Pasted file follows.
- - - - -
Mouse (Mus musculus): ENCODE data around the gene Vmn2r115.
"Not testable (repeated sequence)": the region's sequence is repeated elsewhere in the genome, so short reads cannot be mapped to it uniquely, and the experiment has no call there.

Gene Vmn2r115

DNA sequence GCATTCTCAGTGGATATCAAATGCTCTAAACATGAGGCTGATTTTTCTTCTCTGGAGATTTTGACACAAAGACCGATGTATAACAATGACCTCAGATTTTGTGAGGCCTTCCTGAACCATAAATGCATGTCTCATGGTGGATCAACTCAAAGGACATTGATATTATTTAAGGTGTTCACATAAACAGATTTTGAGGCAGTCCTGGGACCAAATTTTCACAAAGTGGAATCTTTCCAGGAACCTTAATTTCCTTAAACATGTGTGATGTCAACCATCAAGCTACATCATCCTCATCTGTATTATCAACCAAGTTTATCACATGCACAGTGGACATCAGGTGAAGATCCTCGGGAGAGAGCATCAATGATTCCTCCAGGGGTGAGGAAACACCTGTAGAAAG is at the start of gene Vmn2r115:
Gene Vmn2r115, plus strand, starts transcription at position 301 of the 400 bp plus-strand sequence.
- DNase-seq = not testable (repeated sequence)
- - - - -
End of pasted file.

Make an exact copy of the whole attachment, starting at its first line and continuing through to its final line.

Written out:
Mouse (Mus musculus): ENCODE data around the gene Vmn2r115.
"Not testable (repeated sequence)": the region's sequence is repeated elsewhere in the genome, so short reads cannot be mapped to it uniquely, and the experiment has no call there.

Gene Vmn2r115

DNA sequence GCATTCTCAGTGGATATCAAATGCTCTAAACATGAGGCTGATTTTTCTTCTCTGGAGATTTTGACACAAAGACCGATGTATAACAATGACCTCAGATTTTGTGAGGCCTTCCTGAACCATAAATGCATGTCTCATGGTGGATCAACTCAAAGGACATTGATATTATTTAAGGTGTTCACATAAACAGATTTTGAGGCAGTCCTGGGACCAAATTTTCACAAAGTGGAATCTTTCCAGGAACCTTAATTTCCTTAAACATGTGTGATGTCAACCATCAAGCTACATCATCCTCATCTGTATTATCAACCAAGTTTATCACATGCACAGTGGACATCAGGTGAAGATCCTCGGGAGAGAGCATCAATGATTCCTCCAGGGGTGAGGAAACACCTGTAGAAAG is at the start of gene Vmn2r115:
Gene Vmn2r115, plus strand, starts transcription at position 301 of the 400 bp plus-strand sequence.
- DNase-seq = not testable (repeated sequence)